TUM matrices arise in network flow problems [17], scheduling problems [18], and a whole host of situations in which only strict difference constraints are permitted between program variables [19]. One of the more celebrated results about TUM matrices in the operations research literature is the following. Let P1bAx denote a polyhedral system, with A TUM and b integral. Then, the integer hull and linear hull of P1 are identical (see [15]).

Definition 2.21. A polyhedral system of the form 𝑃1{Axb}, where all entries in A belong to {1,0,1} and each row has exactly one +1 and one 1, is called a Difference polytope.

Note that the class of difference polytopes is a proper subset of the class of 2SAT polytopes and also a proper subset of the class of Horn polytopes. (See Figure 1.)

Difference polytopes are a special subset of the class of TUM polytopes. Conjunctions of difference constraints are used to capture requirements in a number of application domains such as symbolic model checking [20], verification of timed systems [21, 22], and timed automata [23, 24]. Difference constraint feasibility has also been studied as the Single Source Shortest Paths problem within the operations research and algorithms communities [25]. Additionally, separation relationships in a number of scheduling problems are captured through difference constraints [18, 26, 27]. In real-time software, temporal requirements are modeled through variants of difference constraints [28, 29].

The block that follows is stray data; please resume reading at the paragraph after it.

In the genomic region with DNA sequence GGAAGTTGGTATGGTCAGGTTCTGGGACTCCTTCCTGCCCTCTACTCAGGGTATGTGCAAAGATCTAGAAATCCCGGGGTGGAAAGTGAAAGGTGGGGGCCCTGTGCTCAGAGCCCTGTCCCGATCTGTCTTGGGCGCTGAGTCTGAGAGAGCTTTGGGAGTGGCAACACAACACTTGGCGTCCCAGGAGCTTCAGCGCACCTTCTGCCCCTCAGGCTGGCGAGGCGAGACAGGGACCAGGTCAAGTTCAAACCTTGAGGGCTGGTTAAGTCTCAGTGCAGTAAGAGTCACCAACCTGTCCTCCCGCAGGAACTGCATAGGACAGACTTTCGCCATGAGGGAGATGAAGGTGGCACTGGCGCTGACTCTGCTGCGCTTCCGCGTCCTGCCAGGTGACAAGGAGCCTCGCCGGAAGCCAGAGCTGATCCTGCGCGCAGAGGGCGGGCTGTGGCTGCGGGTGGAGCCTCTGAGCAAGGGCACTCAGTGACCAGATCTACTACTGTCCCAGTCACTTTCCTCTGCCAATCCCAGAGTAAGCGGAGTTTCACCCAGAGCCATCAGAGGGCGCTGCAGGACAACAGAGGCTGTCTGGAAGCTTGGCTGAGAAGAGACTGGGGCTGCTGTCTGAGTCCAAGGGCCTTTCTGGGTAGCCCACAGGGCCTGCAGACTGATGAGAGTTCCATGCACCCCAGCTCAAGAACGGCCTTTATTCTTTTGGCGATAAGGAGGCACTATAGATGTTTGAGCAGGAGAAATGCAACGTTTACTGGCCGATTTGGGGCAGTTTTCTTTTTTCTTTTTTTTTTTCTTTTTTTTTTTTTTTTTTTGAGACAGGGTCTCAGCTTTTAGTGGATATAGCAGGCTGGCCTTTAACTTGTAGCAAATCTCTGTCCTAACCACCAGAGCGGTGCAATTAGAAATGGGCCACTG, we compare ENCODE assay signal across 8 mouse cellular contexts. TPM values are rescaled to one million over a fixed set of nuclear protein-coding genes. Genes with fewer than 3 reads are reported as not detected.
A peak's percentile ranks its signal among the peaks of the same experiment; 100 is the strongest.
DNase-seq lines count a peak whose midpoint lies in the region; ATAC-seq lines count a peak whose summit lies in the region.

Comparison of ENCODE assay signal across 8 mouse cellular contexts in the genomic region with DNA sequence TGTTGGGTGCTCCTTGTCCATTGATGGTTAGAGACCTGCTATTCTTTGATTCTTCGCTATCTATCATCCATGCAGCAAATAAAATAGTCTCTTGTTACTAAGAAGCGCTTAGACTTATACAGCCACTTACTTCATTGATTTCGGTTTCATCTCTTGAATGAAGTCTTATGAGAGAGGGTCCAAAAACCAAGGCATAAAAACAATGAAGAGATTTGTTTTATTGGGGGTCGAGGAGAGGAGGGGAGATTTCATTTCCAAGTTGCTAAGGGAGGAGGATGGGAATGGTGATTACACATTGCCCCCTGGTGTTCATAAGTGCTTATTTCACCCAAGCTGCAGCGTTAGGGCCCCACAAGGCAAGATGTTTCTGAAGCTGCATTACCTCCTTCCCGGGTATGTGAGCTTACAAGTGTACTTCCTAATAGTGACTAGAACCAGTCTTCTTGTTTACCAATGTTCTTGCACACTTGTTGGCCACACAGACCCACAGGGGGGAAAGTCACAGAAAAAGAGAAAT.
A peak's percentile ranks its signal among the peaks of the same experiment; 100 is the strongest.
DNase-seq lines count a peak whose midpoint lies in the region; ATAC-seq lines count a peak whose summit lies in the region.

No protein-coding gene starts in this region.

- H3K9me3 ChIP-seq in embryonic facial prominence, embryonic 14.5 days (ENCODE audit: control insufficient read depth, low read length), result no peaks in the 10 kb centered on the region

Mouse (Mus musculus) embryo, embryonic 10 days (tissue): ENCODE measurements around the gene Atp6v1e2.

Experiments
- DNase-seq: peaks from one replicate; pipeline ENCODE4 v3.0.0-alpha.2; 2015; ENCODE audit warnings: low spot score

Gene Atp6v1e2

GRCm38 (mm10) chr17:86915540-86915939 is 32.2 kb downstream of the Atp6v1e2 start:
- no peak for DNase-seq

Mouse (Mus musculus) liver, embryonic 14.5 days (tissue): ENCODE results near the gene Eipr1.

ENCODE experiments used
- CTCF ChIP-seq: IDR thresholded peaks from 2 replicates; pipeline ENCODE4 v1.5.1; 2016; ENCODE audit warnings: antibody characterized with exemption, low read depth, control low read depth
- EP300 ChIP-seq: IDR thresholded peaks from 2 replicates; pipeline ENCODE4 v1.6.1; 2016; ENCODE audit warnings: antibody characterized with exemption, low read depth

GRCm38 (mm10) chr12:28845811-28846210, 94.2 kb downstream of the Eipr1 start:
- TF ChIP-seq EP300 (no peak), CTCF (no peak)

The two variants of SAT that we are interested in are NAESAT and XSAT. Both these problems have a long and interesting history, inasmuch as they are closely linked to graph coloring problems [30]. Mixed Horn Formulas (MHFs) have been used in the formulation of level-planarity tests in planar graphs and crossing-minimization problems [31]. In [14], it has been argued that graph colorability can also be formulated as an MHF satisfiability problem.